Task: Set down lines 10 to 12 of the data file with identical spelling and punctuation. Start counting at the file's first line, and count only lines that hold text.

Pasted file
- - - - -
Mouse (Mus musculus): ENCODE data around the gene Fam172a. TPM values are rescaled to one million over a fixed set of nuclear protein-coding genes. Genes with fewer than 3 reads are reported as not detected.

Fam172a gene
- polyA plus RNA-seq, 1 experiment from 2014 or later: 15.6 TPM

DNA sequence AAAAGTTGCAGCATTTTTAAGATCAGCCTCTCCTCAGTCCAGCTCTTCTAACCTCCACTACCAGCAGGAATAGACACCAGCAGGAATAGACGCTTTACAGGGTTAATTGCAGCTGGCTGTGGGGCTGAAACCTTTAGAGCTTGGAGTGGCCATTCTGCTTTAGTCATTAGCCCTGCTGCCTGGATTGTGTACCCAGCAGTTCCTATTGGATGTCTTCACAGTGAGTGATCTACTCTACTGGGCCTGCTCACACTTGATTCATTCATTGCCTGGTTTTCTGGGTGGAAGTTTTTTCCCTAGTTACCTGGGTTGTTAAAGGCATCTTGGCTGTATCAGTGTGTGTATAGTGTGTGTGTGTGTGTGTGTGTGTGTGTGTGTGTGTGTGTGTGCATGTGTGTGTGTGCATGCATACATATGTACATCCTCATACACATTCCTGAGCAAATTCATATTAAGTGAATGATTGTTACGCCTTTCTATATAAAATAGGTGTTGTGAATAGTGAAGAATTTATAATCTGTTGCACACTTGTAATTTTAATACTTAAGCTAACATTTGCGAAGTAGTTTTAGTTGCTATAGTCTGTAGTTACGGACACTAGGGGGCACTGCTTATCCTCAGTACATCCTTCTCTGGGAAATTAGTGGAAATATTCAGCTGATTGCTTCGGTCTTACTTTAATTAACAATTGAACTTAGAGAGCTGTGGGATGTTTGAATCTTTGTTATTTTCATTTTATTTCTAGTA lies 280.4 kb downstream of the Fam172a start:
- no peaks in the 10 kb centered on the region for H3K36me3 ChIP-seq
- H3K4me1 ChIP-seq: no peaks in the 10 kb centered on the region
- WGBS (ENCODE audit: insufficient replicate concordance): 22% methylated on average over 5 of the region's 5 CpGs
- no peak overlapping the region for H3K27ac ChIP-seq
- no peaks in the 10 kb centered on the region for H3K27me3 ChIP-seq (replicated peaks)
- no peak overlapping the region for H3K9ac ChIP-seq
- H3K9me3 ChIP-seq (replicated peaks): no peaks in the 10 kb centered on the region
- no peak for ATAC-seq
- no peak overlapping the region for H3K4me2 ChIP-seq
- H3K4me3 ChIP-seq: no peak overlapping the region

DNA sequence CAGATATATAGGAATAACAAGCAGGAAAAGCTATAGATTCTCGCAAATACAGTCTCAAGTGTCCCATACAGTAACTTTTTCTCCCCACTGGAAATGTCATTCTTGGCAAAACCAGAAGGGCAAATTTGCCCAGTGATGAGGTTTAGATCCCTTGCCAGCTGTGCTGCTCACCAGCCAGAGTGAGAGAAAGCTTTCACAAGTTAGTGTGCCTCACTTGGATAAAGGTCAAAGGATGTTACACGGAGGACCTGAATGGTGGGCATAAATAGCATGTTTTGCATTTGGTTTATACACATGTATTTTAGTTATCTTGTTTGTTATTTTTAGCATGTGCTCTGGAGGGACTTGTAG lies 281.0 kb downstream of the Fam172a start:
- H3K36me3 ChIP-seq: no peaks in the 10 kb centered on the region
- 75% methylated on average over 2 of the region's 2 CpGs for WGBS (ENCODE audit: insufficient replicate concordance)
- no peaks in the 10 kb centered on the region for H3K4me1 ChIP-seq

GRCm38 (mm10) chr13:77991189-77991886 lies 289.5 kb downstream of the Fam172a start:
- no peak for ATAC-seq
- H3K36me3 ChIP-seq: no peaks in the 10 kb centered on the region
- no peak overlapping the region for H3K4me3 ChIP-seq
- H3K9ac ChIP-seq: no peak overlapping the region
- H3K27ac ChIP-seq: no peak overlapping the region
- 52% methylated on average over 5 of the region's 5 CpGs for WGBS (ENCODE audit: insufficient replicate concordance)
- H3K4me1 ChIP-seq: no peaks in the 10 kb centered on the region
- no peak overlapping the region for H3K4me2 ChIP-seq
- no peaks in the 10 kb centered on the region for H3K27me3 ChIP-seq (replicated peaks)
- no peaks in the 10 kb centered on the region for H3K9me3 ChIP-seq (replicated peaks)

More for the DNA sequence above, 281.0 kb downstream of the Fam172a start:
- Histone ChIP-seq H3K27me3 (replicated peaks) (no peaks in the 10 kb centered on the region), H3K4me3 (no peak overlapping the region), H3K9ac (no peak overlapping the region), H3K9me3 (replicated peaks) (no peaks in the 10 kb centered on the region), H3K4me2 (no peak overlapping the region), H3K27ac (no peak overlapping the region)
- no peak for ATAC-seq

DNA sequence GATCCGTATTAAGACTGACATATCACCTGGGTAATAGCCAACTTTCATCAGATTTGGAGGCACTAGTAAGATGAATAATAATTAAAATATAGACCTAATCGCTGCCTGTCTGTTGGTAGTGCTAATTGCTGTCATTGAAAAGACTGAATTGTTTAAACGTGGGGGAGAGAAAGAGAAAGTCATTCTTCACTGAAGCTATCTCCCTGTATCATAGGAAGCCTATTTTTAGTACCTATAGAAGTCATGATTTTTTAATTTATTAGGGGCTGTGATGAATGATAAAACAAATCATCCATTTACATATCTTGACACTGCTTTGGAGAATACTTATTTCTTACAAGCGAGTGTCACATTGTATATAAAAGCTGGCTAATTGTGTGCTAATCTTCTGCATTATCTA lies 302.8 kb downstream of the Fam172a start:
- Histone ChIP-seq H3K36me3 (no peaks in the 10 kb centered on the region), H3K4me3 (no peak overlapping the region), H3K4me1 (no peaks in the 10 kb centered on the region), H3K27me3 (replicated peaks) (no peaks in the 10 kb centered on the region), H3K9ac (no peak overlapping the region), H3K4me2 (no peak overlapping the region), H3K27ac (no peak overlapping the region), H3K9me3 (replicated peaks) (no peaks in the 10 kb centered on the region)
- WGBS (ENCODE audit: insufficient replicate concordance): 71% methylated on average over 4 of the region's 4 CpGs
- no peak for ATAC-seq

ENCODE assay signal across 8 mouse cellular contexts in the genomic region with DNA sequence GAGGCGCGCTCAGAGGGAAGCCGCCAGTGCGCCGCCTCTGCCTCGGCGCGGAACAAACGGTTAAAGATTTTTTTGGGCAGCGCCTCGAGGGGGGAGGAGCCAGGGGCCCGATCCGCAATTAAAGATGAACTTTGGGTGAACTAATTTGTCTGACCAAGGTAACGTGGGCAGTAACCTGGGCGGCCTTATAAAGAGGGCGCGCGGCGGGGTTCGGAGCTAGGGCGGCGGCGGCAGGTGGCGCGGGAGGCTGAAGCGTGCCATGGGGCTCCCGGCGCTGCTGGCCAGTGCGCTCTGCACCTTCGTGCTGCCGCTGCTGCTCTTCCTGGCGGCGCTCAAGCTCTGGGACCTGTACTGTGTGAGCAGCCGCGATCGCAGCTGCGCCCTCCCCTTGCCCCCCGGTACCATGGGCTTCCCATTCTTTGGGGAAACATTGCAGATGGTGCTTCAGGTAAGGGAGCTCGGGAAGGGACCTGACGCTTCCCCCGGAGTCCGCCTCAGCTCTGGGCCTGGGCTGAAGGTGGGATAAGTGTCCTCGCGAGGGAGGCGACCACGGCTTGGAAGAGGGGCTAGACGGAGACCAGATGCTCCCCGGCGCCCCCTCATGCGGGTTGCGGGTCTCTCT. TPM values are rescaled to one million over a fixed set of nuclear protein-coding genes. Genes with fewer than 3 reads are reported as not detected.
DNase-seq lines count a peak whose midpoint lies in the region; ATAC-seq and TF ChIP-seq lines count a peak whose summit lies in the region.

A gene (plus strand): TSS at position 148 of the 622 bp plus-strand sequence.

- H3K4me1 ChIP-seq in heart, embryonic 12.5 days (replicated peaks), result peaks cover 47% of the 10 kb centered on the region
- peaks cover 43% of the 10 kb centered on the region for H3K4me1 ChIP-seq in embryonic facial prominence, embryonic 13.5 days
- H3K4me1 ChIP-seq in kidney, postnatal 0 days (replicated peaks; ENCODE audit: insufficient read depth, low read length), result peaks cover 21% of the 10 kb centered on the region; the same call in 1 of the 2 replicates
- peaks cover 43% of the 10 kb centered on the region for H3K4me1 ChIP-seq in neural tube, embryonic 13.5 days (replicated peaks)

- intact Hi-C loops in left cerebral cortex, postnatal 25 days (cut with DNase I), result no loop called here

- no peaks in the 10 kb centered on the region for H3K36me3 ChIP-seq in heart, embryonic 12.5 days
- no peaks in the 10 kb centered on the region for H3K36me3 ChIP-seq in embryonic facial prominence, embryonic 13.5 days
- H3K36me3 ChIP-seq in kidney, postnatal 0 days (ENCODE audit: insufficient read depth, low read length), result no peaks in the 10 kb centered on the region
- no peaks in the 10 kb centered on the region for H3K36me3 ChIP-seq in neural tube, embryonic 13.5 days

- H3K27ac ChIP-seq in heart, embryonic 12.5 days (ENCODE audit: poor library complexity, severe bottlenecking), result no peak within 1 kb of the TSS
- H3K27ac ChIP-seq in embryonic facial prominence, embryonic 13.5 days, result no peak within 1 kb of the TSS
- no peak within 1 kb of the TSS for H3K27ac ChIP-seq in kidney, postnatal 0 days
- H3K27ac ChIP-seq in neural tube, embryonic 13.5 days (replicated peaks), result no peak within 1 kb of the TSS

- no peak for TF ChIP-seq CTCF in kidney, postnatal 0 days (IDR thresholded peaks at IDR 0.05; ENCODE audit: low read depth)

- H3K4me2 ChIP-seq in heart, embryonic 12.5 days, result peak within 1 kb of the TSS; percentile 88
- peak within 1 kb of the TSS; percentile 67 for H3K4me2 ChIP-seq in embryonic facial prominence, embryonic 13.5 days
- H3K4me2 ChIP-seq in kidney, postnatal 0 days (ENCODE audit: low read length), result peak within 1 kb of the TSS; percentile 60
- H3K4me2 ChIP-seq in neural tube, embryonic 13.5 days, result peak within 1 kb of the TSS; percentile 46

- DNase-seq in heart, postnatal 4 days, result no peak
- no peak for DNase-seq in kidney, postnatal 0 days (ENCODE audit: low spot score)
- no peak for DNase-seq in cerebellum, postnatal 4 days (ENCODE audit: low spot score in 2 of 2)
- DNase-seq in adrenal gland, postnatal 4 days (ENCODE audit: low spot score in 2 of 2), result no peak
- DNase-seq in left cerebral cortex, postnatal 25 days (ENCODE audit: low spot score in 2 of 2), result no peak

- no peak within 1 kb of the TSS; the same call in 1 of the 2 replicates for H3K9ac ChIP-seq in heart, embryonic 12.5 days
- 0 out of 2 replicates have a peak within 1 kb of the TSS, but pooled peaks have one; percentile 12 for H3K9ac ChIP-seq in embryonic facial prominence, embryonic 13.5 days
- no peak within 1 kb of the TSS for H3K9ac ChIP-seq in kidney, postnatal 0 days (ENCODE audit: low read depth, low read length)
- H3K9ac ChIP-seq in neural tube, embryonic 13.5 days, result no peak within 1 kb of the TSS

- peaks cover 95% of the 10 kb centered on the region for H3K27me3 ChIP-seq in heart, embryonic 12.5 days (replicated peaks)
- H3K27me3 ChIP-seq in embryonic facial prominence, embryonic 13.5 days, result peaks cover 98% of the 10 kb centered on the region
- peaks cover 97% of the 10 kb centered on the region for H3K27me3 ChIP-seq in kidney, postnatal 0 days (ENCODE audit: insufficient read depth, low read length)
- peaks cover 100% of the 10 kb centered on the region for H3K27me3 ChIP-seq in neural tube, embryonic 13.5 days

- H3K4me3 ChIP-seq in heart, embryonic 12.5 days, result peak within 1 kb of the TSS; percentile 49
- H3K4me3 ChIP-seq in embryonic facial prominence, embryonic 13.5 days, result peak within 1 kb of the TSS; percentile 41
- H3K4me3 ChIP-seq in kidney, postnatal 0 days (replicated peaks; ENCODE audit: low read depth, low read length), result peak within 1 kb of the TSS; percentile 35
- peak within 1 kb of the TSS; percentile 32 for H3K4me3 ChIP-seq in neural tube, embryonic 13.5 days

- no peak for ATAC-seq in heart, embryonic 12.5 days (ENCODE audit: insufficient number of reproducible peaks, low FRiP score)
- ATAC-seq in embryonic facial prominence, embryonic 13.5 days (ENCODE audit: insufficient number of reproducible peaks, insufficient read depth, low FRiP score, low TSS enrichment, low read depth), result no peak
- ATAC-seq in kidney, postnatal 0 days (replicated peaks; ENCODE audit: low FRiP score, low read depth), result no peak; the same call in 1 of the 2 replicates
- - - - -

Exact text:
- no peak overlapping the region for H3K9ac ChIP-seq
- H3K9me3 ChIP-seq (replicated peaks): no peaks in the 10 kb centered on the region
- no peak for ATAC-seq